Cross Validation#

Cross Validation (CV) or out-of-sample testing is the primary technique for assessing the generalization performance of a model using data it has never seen before. The validation score gives us a sense for how well the model will perform in the real world. In addition, it allows the user to identify problems such as underfitting, overfitting, or selection bias which are discussed in the last section.


Cross validation Metrics are used to score the predictions made by an estimator with respect to their ground-truth labels. There are different metrics for different estimator types. For example, one can measure the accuracy of a classifier or the mean squared error (MSE) of a regressor.

Task Example Metrics
Classification Accuracy, F Beta, MCC, Informedness
Regression Mean Absolute Error, R Squared, SMAPE
Clustering Homogeneity, V Measure, Rand Index
Anomaly Detection F Beta, MCC


use Rubix\ML\CrossValidation\Metrics\Accuracy;

// Make predictions and import labels

$metric = new Accuracy();

$score = $metric->score($predictions, $labels);



Metrics can be used by themselves or they can be used within a Validator. Validator objects automate the cross validation process by training and testing a learner on subsets of a provided dataset. The way in which subsets are chosen is based on the algorithm that the validator is employing. For example, a K Fold validator will automatically select one of k folds of the dataset to use as a validation set and then use the rest to train the learner. It will do this for every unique fold such that the model is eventually tested on every sample in the dataset.


use Rubix\ML\CrossValidation\KFold;
use Rubix\ML\CrossValidation\Metrics\Accuracy;

// Import labeled dataset

$validator = new KFold(10);

$score = $validator->test($estimator, $dataset, new Accuracy());



Detailed information about the performance of an estimator or specific tasks can be obtained with cross validation Reports. Reports are more information-dense than metrics, but they can only be used stand-alone. As an example, we can use a Multiclass Breakdown report to show the performance of a classifier broken down by class label.

use Rubix\ML\CrossValidation\Reports\MulticlassBreakdown;

// Import labels and make predictions

$report = new MulticlassBreakdown();

$result = $report->generate($predictions, $labels);

['classes']=> array(2) {
    ['wolf']=> array(19) {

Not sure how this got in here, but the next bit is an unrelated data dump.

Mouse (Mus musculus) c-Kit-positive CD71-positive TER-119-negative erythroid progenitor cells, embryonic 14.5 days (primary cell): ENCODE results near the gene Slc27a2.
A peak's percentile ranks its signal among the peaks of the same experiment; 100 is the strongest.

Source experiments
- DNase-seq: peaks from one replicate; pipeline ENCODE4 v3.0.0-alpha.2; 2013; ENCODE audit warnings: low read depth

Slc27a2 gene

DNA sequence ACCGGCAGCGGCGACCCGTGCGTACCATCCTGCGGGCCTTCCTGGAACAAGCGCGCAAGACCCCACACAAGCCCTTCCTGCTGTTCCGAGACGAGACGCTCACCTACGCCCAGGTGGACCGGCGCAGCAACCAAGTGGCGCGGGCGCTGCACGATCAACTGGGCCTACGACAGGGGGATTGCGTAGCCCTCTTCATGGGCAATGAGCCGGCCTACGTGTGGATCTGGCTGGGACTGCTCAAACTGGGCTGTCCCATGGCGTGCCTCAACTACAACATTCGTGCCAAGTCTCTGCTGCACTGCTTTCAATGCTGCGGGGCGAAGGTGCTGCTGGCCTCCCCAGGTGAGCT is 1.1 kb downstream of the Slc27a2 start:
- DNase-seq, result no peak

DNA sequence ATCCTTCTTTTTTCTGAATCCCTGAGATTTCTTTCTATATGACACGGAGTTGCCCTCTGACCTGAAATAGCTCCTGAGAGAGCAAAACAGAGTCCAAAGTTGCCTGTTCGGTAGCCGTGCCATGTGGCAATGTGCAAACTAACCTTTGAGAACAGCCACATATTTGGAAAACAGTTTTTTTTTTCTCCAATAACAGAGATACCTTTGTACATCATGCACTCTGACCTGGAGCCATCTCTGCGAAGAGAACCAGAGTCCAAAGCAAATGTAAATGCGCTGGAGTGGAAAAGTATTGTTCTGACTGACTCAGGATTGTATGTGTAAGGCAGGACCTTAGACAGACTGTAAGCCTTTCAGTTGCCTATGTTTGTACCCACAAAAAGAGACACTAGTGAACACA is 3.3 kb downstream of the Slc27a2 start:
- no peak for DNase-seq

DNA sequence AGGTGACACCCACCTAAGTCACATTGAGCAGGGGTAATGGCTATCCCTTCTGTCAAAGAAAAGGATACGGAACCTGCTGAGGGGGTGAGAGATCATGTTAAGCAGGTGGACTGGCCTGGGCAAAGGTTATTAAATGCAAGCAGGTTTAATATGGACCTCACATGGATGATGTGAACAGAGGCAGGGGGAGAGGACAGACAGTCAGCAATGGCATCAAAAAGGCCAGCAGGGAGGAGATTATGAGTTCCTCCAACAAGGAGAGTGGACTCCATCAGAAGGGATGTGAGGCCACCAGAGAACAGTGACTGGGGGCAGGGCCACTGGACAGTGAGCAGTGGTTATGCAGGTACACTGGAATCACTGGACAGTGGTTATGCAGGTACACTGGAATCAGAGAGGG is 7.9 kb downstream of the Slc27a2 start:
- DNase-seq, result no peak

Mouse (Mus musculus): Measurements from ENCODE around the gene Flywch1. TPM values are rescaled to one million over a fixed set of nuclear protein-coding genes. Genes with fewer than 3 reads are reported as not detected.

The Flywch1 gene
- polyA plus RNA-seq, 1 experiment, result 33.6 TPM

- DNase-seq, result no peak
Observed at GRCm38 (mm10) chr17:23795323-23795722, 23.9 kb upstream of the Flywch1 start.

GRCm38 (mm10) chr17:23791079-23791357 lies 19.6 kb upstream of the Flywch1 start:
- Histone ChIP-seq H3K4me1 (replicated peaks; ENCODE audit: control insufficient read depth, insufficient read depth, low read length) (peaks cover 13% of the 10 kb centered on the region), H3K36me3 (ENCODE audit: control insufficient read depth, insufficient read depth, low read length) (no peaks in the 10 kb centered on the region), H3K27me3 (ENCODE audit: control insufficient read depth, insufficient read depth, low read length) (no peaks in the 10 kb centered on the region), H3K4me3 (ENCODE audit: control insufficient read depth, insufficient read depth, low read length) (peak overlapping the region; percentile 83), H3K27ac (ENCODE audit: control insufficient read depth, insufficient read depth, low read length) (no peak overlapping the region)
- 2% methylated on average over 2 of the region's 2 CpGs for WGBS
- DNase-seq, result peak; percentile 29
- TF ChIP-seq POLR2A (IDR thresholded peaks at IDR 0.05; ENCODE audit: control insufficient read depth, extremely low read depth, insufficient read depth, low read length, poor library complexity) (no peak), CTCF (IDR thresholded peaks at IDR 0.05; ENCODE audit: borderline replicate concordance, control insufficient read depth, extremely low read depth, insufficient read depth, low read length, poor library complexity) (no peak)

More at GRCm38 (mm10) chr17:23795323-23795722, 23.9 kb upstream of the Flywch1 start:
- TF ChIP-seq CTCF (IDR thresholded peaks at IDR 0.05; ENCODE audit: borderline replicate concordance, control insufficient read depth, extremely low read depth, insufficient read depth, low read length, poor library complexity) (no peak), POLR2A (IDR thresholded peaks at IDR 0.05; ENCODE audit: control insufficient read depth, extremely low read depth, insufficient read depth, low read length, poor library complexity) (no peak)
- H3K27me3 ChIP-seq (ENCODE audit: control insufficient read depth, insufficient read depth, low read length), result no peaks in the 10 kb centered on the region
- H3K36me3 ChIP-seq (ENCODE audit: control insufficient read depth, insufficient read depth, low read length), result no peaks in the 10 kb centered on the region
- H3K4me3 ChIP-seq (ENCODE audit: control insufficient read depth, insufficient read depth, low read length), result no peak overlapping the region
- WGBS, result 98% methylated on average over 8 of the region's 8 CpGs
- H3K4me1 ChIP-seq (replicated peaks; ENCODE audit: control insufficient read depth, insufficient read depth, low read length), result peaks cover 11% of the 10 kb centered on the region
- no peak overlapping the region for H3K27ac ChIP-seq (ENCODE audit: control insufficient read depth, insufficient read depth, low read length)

['accuracy']=> float(0.6)
        ['precision']=> float(0.66666666666667)
        ['recall']=> float(0.66666666666667)
        ['specificity']=> float(0.5)
        ['negative_predictive_value']=> float(0.5)
        ['false_discovery_rate']=> float(0.33333333333333)
        ['miss_rate']=> float(0.33333333333333)
        ['fall_out']=> float(0.5)
        ['false_omission_rate']=> float(0.5)
        ['f1_score']=> float(0.66666666666667)
        ['mcc']=> float(0.16666666666667)
        ['informedness']=> float(0.16666666666667)
        ['markedness']=> float(0.16666666666667)
        ['true_positives']=> int(2)
        ['true_negatives']=> int(1)
        ['false_positives']=> int(1)
        ['false_negatives']=> int(1)
        ['cardinality']=> int(3)
        ['density']=> float(0.6)

Common Problems#

Here are some common problems that cross validation can help identify.


A poorly performing model can sometimes be explained as underfiting the training data - a condition in which the learner is unable to capture the underlying pattern or trend given the model constraints. Underfitting can occur when a simple model, such as the linear one learned by Logistic Regression, is trained on data with complex non-linear processes. In such a case, either model constraints can be relaxed or a new learner with greater flexibility such as a Random Forest can be selected for the task instead. Adding more features such as by hand engineering or automatically using a transformer like Polynomial Expander can also help.


When a model performs well during training but poorly during cross validation it could be that the model has overfit the training data. Overfitting occurs when the model conforms too closely to the training data and therefore fails to generalize well to new data or make predictions reliably. Some degree of overfitting can occur with any model, but larger more flexible models are more prone to overfitting due to their ability to memorize individual samples.

Most learners employ strategies such as regularization, early stopping, or post-pruning to reduce overfitting. In such case, overfitting can be controlled and prevented entirely. For example, some learners such as Multilayer Perceptron and Gradient Boost prevent overfitting by determining the point at which the validation score on a holdout portion of the training data starts to decrease. Adding more samples to your dataset can also help to reduce overfitting.

Selection Bias#

When a model performs well on certain samples but poorly on others it could be that the learner was trained with a dataset that exibits selection bias. Selection bias is the bias introduced when a population is disproportionally represented in a dataset. For example, if a neural network trained to classify pictures of cats and dogs is trained mostly (say 90%) with images of cats, it will likely have difficulty in the real world where cats and dogs are more equally represented.

Although selection bias is largely determined through data collection, there are a number of things that you can do within Rubix ML to ensure that unbiased data remains unbiased. For example, the stratified methods on the Labeled dataset object split and fold the dataset while maintaining the proportions of labels in each subset.